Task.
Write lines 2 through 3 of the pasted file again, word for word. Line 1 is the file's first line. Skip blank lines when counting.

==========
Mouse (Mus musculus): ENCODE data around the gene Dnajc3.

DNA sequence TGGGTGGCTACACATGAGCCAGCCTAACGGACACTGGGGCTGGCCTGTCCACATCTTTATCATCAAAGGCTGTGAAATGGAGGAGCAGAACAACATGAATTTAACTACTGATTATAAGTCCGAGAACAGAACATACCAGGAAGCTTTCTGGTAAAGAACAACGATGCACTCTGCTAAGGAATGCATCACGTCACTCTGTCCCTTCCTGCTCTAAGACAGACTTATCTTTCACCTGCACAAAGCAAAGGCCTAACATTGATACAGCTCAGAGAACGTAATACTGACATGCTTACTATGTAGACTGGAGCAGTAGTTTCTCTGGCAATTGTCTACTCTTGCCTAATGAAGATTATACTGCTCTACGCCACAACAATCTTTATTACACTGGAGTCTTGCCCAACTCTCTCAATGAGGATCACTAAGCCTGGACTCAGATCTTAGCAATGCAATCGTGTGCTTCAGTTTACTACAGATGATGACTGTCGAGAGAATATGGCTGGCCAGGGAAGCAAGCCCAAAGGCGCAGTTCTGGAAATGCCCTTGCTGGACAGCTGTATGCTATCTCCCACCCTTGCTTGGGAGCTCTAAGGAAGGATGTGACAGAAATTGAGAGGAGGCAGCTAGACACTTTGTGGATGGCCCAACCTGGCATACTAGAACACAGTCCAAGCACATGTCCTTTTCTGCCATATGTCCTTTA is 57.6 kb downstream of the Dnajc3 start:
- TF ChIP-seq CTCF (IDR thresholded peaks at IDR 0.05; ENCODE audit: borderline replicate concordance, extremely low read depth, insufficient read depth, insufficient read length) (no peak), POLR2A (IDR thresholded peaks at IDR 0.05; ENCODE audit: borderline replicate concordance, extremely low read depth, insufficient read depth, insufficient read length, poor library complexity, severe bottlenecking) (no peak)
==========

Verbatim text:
DNA sequence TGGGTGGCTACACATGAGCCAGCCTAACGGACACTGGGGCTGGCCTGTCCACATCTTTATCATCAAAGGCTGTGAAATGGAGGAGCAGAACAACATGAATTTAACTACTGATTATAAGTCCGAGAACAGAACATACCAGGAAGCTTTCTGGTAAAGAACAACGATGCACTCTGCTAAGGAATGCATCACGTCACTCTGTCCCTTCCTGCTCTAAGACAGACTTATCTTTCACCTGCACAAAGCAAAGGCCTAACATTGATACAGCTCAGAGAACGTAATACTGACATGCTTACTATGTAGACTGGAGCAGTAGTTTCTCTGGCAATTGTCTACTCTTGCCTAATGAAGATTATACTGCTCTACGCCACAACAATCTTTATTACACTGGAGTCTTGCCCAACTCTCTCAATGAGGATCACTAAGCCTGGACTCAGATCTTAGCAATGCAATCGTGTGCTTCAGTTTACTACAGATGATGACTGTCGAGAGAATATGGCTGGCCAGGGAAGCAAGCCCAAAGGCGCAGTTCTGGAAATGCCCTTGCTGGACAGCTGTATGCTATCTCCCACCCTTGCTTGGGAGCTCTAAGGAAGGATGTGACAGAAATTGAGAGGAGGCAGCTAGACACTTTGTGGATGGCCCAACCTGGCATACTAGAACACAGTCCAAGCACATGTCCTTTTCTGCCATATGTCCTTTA is 57.6 kb downstream of the Dnajc3 start:
- TF ChIP-seq CTCF (IDR thresholded peaks at IDR 0.05; ENCODE audit: borderline replicate concordance, extremely low read depth, insufficient read depth, insufficient read length) (no peak), POLR2A (IDR thresholded peaks at IDR 0.05; ENCODE audit: borderline replicate concordance, extremely low read depth, insufficient read depth, insufficient read length, poor library complexity, severe bottlenecking) (no peak)